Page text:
Universal Credit is now fully rolled out. From 12 December 2018, it has been available for new claims across the country.
Universal Credit replaces six benefits with one, to simplify the system and make work pay. As a result, people claiming Universal Credit move into work faster, stay in work longer and spend more time looking to increase their earnings. Universal Credit also provides more help with childcare costs, a dedicated Work Coach, scraps the 16-hour ‘cliff edge’ and the prohibitive tax rates should someone start work.
Under the legacy system £2.4 billion of welfare benefits did not get paid at all because claimants could not navigate the complexity of the system. Universal Credit is putting this right, ensuring this money goes to 700,000 claimants who need it.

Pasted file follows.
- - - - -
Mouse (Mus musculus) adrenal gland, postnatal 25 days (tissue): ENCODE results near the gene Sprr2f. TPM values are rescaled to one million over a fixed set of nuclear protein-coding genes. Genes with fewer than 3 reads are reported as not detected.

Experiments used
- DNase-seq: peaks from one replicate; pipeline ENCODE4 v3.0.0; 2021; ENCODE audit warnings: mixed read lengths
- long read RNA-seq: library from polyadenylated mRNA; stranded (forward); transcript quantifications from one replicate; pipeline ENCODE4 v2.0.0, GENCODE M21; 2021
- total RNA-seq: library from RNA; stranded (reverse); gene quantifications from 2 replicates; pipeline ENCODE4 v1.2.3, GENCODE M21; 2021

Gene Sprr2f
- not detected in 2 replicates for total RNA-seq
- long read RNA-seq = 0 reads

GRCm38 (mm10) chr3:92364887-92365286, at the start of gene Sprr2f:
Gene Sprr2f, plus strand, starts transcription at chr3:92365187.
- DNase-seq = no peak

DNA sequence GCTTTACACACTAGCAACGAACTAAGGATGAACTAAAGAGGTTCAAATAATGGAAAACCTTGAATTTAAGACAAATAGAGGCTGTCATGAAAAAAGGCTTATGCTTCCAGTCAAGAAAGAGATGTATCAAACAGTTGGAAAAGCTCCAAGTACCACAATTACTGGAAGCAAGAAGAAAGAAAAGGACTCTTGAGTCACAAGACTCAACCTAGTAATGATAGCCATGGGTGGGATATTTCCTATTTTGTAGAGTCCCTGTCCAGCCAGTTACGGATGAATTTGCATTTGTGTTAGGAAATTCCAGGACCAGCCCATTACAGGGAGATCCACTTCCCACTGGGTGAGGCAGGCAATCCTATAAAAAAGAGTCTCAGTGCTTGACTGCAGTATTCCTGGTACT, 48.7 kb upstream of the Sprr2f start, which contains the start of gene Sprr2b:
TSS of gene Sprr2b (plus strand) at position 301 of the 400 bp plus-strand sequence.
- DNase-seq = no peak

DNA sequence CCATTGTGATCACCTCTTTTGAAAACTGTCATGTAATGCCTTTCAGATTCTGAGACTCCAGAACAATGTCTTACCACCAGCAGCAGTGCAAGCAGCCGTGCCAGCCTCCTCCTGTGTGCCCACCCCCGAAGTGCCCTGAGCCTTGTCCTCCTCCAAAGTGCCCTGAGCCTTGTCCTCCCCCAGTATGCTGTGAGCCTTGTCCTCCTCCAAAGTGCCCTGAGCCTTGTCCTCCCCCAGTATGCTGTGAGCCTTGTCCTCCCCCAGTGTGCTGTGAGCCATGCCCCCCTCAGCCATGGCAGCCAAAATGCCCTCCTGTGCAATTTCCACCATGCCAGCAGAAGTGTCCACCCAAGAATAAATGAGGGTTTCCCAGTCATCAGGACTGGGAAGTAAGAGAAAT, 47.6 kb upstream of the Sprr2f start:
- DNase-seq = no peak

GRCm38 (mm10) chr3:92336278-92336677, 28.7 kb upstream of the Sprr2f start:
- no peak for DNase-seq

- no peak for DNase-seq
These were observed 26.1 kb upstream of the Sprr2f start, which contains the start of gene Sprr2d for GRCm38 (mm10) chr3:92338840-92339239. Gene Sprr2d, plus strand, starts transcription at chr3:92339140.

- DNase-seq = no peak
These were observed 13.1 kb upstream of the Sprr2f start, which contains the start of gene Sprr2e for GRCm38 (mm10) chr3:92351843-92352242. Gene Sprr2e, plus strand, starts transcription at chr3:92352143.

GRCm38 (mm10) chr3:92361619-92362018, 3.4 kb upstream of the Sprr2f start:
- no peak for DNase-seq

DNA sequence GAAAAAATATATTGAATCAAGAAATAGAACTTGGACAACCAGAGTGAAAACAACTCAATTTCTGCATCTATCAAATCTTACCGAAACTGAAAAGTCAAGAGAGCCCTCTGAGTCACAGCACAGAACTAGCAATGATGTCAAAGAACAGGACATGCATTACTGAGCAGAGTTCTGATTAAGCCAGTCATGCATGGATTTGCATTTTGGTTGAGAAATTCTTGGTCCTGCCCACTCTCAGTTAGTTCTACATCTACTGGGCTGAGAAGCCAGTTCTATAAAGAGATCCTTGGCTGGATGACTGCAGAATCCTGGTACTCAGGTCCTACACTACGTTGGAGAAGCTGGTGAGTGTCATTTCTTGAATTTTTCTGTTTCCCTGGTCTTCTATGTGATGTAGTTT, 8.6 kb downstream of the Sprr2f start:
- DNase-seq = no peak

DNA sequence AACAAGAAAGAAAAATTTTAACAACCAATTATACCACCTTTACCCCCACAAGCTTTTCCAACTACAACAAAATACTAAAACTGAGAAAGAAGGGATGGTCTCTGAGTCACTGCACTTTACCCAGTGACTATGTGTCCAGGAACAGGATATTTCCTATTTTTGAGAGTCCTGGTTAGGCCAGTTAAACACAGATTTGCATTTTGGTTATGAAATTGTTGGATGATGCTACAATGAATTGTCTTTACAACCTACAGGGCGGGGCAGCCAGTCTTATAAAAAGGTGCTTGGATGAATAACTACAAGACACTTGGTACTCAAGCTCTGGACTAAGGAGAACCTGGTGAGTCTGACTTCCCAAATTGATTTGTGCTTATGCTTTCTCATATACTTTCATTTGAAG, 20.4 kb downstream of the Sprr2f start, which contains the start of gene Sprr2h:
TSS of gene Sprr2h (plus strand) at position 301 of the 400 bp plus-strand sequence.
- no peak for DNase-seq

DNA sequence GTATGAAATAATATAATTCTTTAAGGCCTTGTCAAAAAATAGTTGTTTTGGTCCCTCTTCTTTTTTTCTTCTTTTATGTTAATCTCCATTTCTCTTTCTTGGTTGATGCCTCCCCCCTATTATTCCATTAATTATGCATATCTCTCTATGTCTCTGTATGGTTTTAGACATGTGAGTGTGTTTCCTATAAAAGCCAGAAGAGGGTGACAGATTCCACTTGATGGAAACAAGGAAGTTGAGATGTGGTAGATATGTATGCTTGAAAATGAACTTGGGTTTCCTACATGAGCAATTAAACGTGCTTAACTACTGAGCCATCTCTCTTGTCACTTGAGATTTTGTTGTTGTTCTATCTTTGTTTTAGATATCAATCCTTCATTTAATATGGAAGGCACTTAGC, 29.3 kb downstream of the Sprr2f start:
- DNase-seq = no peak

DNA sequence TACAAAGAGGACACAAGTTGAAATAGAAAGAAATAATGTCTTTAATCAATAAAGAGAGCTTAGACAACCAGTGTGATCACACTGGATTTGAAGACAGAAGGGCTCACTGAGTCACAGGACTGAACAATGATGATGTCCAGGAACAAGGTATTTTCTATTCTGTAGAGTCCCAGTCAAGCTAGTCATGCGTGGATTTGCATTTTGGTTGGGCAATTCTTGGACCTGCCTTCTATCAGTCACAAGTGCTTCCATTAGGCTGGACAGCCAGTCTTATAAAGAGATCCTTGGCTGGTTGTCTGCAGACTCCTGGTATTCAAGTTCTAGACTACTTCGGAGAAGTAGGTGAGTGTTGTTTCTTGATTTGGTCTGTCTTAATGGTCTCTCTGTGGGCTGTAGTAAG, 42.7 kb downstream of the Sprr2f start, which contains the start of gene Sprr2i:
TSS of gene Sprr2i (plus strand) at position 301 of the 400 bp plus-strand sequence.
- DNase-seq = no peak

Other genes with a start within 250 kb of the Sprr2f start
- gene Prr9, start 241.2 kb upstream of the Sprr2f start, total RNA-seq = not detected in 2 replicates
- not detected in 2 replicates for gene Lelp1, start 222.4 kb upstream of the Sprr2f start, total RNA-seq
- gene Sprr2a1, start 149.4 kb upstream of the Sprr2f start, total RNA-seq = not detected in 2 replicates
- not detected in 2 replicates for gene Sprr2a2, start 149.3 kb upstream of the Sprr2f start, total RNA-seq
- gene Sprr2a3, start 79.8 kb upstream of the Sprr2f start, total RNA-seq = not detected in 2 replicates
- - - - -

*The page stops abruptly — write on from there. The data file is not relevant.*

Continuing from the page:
The next stage of the Universal Credit process will be to move claimants on the existing legacy benefits onto Universal Credit. Once this process has been completed there will be an additional £2.1 billion spend per year on Universal Credit compared to the current legacy system it replaces. Earlier this month, in Written Statement HCWS1243, I set out our revised plans on how we intend to do this over the next few years.